• Xinru Wang

    xrwang@njmu.edu.cn

    Affiliations Key Laboratory of Reproductive Medicine, Institute of Toxicology, School of Public Health, Nanjing Medical University, Nanjing, China, Key Laboratory of Modern Toxicology (Nanjing Medical University), Ministry of Education, China

Thyroid Disruption by Di-n-Butyl Phthalate (DBP) and Mono-n-Butyl Phthalate (MBP) in Xenopus laevis

  • Ouxi Shen, 
  • Wei Wu, 
  • Guizhen Du, 
  • Renping Liu, 
  • Lugang Yu, 
  • Hong Sun, 
  • Xiumei Han, 
  • Yi Jiang, 
  • Wei Shi,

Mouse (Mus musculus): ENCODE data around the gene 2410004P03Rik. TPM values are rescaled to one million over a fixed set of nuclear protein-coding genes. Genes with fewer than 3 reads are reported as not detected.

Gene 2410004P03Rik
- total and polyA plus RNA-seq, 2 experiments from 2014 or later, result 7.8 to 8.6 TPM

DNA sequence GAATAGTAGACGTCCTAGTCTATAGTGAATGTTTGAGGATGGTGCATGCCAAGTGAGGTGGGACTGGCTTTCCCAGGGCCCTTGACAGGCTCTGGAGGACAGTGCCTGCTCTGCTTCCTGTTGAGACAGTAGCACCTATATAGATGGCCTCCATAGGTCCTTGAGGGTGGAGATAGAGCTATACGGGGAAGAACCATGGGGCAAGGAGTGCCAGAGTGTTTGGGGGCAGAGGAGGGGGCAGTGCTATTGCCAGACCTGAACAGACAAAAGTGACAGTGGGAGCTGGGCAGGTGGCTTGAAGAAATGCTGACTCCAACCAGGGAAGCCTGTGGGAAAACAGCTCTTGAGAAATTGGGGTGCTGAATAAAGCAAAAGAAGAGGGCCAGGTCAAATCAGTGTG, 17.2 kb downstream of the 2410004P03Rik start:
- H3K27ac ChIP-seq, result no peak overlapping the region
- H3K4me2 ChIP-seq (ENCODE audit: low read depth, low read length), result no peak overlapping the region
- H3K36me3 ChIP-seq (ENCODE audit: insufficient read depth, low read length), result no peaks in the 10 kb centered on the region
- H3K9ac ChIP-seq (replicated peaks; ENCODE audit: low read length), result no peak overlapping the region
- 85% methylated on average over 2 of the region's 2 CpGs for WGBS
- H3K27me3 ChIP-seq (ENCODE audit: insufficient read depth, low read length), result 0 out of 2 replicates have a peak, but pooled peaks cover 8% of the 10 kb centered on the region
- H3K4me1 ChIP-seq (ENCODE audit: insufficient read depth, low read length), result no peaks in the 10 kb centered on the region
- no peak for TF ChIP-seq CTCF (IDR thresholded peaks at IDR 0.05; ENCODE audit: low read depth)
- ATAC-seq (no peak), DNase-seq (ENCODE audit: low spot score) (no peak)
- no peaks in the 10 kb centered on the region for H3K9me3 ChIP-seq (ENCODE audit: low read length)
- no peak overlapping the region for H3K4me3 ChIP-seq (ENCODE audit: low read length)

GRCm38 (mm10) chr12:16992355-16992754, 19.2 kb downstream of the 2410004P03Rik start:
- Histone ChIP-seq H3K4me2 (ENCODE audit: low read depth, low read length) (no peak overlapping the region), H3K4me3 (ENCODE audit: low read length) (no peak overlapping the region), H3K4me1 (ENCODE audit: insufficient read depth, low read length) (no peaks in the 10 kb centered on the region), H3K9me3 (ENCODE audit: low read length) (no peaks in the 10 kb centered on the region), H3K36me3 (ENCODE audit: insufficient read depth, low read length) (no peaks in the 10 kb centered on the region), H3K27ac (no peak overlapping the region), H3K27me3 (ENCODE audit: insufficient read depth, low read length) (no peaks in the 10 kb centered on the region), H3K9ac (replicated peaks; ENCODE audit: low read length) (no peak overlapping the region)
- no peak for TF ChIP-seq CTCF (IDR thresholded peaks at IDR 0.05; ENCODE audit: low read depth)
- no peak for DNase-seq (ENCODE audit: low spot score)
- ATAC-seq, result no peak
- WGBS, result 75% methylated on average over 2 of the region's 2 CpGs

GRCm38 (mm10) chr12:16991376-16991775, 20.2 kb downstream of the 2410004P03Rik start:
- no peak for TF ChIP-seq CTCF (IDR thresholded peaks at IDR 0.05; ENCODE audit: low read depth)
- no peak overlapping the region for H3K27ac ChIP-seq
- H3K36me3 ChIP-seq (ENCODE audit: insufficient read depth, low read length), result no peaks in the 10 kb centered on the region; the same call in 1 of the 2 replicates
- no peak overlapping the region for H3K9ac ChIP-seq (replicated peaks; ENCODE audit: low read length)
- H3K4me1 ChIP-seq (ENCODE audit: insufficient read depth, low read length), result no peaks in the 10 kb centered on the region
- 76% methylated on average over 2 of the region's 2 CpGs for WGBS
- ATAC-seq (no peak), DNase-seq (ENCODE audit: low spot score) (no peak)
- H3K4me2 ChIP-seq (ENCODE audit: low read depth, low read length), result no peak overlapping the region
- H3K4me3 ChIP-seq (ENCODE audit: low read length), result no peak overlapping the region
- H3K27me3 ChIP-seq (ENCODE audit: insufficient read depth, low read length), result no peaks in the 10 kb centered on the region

• Wei Hu
PLOS
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Abstract

Background

Di-n-butyl phthalate (DBP), a chemical widely used in many consumer products, is estrogenic and capable of producing seriously reproductive and developmental effects in laboratory animals. However, recent in vitro studies have shown that DBP and mono-n-butyl phthalate (MBP), the major metabolite of DBP, possessed thyroid hormone receptor (TR) antagonist activity. It is therefore important to consider DBP and MBP that may interfere with thyroid hormone system.

Methodology/Principal Findings